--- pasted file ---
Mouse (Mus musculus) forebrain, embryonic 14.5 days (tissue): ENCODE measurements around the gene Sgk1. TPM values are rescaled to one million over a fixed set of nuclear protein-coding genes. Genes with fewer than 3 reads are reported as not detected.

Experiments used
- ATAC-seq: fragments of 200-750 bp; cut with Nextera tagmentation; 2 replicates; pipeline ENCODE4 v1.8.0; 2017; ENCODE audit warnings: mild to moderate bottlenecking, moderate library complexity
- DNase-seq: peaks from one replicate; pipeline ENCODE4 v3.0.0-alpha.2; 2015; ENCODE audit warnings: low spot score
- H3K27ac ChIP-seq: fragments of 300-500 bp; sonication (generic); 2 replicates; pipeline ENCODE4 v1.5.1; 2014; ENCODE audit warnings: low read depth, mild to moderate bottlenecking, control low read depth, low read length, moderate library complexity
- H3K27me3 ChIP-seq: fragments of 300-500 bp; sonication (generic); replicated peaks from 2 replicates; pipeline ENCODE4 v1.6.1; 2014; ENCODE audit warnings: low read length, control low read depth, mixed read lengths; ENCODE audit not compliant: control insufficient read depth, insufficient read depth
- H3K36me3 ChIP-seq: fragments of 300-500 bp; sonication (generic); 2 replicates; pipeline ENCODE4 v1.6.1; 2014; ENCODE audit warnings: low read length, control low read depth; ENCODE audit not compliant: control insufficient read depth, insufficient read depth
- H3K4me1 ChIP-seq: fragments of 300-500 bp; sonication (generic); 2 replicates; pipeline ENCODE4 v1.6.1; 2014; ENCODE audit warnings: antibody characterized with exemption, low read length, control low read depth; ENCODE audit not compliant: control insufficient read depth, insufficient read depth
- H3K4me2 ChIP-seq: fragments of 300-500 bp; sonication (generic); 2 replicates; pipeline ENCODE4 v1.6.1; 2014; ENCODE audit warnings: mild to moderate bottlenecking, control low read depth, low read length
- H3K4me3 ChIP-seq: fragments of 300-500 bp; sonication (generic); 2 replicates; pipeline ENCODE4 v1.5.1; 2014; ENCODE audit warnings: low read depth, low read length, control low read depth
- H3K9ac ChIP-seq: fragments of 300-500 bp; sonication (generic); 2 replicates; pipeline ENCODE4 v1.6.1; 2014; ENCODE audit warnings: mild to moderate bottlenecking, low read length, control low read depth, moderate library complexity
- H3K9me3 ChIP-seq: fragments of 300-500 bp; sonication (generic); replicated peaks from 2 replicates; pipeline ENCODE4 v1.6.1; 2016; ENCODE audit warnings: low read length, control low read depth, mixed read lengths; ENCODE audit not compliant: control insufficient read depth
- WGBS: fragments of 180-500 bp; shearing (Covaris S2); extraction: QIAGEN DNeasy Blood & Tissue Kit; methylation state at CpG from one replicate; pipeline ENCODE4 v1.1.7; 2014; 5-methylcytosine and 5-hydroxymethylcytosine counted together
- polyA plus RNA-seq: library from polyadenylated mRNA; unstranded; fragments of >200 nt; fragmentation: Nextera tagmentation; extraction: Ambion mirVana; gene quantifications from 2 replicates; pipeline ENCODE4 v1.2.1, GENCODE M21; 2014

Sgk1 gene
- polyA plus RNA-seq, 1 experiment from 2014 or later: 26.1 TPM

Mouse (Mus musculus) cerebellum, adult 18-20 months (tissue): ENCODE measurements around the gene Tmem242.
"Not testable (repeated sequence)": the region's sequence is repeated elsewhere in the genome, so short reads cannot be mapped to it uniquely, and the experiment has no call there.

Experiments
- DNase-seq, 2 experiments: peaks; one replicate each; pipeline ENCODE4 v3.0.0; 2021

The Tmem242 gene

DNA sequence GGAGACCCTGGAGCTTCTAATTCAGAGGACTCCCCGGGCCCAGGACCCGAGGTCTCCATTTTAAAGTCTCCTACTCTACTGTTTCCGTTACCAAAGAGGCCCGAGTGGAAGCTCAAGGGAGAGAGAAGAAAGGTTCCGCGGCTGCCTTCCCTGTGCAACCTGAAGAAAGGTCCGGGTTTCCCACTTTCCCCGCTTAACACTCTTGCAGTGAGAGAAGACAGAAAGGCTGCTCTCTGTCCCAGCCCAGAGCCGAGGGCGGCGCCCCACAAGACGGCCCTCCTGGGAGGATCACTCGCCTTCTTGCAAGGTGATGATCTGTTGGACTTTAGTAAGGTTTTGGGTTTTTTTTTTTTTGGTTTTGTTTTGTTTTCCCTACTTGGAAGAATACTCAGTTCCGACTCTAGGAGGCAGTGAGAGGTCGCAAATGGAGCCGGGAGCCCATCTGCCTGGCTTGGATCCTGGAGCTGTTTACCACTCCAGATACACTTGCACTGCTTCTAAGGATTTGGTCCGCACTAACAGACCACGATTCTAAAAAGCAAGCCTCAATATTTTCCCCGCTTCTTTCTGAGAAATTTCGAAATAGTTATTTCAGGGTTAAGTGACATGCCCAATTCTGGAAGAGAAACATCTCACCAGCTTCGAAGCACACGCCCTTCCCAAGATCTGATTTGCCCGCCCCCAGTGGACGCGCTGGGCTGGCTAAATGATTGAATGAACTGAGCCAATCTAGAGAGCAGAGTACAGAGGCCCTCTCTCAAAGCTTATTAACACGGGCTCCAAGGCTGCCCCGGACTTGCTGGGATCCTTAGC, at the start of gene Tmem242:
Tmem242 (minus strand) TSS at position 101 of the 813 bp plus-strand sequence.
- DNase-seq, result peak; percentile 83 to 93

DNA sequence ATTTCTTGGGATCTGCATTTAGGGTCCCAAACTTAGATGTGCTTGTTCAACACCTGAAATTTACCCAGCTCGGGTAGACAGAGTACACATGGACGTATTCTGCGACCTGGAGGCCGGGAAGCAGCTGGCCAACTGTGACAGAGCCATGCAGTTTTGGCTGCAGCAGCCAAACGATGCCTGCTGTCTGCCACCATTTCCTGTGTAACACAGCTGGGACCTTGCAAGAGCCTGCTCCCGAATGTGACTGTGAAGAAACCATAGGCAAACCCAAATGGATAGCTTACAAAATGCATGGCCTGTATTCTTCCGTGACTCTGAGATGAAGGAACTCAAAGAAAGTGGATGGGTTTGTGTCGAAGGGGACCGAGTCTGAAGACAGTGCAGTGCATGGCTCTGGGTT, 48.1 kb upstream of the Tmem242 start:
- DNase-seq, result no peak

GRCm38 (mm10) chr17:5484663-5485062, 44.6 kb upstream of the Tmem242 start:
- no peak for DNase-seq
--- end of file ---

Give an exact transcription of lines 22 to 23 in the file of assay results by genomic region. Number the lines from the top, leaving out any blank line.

DNA sequence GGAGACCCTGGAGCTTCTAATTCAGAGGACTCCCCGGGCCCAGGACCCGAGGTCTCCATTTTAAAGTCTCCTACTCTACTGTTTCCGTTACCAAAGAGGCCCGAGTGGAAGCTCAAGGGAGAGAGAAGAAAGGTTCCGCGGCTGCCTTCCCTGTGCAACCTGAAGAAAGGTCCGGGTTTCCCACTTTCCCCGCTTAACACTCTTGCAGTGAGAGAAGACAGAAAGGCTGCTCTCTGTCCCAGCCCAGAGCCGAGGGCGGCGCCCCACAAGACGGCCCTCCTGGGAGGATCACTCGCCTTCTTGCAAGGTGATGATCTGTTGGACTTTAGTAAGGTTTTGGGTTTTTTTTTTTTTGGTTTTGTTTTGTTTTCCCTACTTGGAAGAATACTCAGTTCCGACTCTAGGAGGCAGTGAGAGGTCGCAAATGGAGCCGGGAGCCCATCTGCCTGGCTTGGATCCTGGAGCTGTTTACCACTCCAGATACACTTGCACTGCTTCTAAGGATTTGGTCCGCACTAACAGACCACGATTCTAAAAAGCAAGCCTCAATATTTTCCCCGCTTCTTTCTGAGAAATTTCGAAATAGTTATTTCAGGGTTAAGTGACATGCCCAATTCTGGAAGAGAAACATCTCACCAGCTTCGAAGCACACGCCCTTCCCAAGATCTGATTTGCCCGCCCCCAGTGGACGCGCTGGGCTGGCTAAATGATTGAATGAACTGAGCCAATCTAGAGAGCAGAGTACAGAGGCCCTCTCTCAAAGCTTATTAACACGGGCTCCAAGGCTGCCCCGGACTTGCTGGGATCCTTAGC, at the start of gene Tmem242:
Tmem242 (minus strand) TSS at position 101 of the 813 bp plus-strand sequence.